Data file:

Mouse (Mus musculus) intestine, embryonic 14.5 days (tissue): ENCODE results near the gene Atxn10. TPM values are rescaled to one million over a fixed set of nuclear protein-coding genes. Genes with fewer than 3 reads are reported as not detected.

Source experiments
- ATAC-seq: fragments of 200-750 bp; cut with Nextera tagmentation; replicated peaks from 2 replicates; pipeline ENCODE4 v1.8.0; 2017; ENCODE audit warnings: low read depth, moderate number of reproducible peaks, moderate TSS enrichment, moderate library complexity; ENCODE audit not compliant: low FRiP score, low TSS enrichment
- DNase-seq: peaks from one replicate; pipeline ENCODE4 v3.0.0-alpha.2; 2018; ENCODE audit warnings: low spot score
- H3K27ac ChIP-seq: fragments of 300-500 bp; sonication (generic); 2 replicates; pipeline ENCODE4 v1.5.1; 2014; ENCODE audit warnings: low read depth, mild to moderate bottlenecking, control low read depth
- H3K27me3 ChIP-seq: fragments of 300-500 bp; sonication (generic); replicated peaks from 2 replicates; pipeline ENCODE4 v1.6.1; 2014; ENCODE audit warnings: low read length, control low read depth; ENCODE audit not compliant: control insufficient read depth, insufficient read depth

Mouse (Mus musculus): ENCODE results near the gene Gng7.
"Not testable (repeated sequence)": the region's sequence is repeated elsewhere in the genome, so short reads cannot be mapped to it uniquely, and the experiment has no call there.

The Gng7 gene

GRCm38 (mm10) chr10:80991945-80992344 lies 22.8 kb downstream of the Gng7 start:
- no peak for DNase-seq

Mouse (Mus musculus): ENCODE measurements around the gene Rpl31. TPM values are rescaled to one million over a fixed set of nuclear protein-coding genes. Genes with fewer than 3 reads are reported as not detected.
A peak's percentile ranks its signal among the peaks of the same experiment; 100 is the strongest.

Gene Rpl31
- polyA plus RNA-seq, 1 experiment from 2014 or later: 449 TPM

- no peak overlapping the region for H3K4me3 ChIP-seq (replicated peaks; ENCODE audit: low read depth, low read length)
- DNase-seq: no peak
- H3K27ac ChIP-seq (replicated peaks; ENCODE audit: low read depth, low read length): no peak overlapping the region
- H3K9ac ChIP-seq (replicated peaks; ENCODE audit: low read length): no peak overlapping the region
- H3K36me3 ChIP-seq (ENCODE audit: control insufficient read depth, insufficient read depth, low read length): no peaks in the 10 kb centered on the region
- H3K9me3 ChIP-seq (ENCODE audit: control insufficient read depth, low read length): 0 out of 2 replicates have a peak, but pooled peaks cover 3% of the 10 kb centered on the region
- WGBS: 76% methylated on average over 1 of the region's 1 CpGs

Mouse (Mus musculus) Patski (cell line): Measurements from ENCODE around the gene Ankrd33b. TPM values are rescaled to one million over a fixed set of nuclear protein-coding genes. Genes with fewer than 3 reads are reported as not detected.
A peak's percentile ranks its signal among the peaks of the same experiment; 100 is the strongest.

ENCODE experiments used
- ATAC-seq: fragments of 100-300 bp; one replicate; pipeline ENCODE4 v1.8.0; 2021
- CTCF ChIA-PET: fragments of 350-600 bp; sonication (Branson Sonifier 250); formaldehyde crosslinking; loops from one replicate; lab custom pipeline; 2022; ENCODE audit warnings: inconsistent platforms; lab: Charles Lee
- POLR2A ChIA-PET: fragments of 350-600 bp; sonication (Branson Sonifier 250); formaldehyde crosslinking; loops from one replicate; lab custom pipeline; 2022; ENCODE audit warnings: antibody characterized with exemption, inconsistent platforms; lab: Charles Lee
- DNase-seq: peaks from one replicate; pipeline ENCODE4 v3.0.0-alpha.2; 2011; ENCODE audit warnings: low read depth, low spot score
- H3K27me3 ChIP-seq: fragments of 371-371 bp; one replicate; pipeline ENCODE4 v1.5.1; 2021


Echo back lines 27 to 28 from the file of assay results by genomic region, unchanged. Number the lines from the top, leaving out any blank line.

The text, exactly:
- CTCF ChIA-PET: fragments of 350-600 bp; sonication (Branson Sonifier 250); formaldehyde crosslinking; loops from one replicate; lab custom pipeline; 2022; ENCODE audit warnings: inconsistent platforms; lab: Charles Lee
- POLR2A ChIA-PET: fragments of 350-600 bp; sonication (Branson Sonifier 250); formaldehyde crosslinking; loops from one replicate; lab custom pipeline; 2022; ENCODE audit warnings: antibody characterized with exemption, inconsistent platforms; lab: Charles Lee